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Discussion Starter · #1 ·
Hello! I am a new owner of a 5 year old Lamancha wether that came with the house we bought 6 months ago. He is usually a sweetie and has come to really love and trust us as we give him goodies, lots of love and brushing that itchy goat hide. This morning his door became jammed and I went into his stall to open it and let him out. He repeatedly jumped up on me (and he is Huge) all the while licking his lips like crazy. I yelled at him to get down and pushed him off getting out of that stall as quickly as possible. Can anyone fill me in on why he got this way or what I could do in the future? :confused: Thanks so much!
 

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Seems like a dominance thing. Doe does the tongue from time to time when she is trying to be dominant.
 

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Discussion Starter · #6 ·
He needs a buddy. He is treating you like another goat.
I wondered why the old owner had only him. I remember hearing that he was too aggressive with another goat they tried to bring in so the did not keep it. He is fond of and protective of the chickens that share his pasture. Oddly enough I moved the younger chickens in the stall next to his to the big coop just last night. Maybe he is lonely. There are better ways to ask for my attention.
 

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Be careful. I had a wether who was raised by himself for 2 years before I got him. He was loving, a pain in the but, and only tried to be dominate a few times. So I got him a buddy to calm him down. Big mistake. Mr. Spoiled got more aggressive and beat up the little goat along with anyone around him. It got to the point where I couldn't handle him anymore. Now he's an only goat on the farm down the road where the kids spoil him even more.
 

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If pulling the ear doesn't work I'm a full believer in a hot shot. Because he's so big he can hurt you or kids. It will only take one or two zaps and he will stop.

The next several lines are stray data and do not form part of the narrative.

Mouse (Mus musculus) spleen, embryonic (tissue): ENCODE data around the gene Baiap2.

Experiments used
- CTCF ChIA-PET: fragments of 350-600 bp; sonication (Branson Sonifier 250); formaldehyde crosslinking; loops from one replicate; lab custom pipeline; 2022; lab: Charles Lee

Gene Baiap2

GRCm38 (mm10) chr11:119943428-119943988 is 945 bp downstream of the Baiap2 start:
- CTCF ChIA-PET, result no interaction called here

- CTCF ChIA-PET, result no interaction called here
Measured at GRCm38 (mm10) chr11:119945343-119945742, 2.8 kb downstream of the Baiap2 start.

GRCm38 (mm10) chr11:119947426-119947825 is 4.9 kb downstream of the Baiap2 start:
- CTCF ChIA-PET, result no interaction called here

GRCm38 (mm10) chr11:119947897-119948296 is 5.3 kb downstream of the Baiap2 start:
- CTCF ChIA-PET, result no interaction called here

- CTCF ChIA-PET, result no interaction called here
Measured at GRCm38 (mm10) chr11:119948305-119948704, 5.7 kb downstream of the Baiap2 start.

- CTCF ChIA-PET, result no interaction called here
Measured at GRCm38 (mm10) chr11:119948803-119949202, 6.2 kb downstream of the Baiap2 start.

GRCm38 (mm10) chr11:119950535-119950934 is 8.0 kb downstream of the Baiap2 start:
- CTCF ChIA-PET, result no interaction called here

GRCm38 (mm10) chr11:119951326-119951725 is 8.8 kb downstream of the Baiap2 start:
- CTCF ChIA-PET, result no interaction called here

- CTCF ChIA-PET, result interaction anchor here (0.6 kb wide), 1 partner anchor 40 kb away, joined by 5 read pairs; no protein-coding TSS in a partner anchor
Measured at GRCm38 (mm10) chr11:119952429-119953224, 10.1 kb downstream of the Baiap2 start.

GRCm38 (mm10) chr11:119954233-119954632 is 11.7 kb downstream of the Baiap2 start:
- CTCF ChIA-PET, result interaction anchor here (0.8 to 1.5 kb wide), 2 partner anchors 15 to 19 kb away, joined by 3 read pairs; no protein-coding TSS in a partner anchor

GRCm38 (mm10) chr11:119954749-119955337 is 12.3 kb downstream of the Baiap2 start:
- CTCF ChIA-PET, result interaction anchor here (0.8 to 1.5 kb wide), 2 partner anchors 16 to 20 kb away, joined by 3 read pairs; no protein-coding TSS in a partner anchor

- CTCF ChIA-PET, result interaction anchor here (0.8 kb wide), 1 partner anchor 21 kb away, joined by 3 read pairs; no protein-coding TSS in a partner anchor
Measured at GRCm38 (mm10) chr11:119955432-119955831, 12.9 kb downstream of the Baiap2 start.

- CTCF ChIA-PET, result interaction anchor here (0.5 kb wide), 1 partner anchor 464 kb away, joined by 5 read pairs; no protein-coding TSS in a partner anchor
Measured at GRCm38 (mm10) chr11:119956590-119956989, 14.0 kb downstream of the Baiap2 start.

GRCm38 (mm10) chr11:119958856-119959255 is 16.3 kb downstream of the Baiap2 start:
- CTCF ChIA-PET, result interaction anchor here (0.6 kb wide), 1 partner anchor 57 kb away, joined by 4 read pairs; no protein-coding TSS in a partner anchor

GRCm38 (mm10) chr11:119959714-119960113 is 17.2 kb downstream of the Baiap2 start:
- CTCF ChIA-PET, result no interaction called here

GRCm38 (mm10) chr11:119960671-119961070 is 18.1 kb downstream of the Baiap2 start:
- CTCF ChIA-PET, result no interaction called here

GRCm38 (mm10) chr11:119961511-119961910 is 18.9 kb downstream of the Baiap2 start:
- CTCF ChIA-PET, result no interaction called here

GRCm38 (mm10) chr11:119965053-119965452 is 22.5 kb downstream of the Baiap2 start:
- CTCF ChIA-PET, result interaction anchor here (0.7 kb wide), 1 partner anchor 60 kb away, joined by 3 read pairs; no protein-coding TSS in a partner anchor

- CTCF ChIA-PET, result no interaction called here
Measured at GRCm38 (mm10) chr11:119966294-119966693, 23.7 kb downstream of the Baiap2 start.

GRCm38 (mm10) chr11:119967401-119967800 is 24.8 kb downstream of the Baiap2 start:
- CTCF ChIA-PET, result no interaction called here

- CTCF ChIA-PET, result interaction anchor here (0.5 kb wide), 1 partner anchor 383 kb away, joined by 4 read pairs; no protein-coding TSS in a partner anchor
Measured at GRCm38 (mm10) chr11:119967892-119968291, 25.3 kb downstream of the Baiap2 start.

It does sound like he needs a friend, or therapy lol. Hopefully he can be nice to a friend. I'd try to get a friend that's close to the same size and age.
 

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Discussion Starter · #12 ·
Be careful. I had a wether who was raised by himself for 2 years before I got him. He was loving, a pain in the but, and only tried to be dominate a few times. So I got him a buddy to calm him down. Big mistake. Mr. Spoiled got more aggressive and beat up the little goat along with anyone around him. It got to the point where I couldn't handle him anymore. Now he's an only goat on the farm down the road where the kids spoil him even more.
Thanks! It sounds like this may be the case if I did get another. The old owner did not say anything, but his son in law was by picking stuff up and said the tried to get him a friend but it did not go well. Peppy the goat also ate the tail off of a pony they put in with him to sleep one cold night. The pony's owner never forgave him, lol.
 

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Discussion Starter · #13 ·
Or if he liked the chickens, then just keep the chickens in with him.
He is great with the chickens. He is a fantastic watch goat. They free range together all day so it is just the sleeping quarters that got moved. The chickens are smart enough to stick with him in their large fence pasture and I have not lost one yet to hawks yet my neighbors lost all theirs. Hopefully he will adjust to the new sleeping quarters for his feathered friends.
 

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Discussion Starter · #14 ·
If he isn't good with a buddy, the only thin you can try to do is, to teach him who is boss, between the two of you, by pulling the ear.

If you can't correct that, then, replacing him, may be the answer. :(
He is a lamancha...no ears so that would be hard;) The squirt bottle seems to be a good deterrent to jumping at least.
 

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Ok, delicate question...were you "in season"... Lol. Sometimes male animals can tell. I agree with a disciplinary pinch on the ear. I actually bit my male kid when he was being bad. That settled the problem.
I should have thought of that with my unruly wether. :face palm: it worked well with a disobedient dog I had a few years ago.
 

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He is great with the chickens. He is a fantastic watch goat. They free range together all day so it is just the sleeping quarters that got moved. The chickens are smart enough to stick with him in their large fence pasture and I have not lost one yet to hawks yet my neighbors lost all theirs. Hopefully he will adjust to the new sleeping quarters for his feathered friends.
Well if you can solve his aggression problem then you can just keep him with the chickens instead of getting a buddy. I heard shock collars work too and goats learn faster then some dogs.
 
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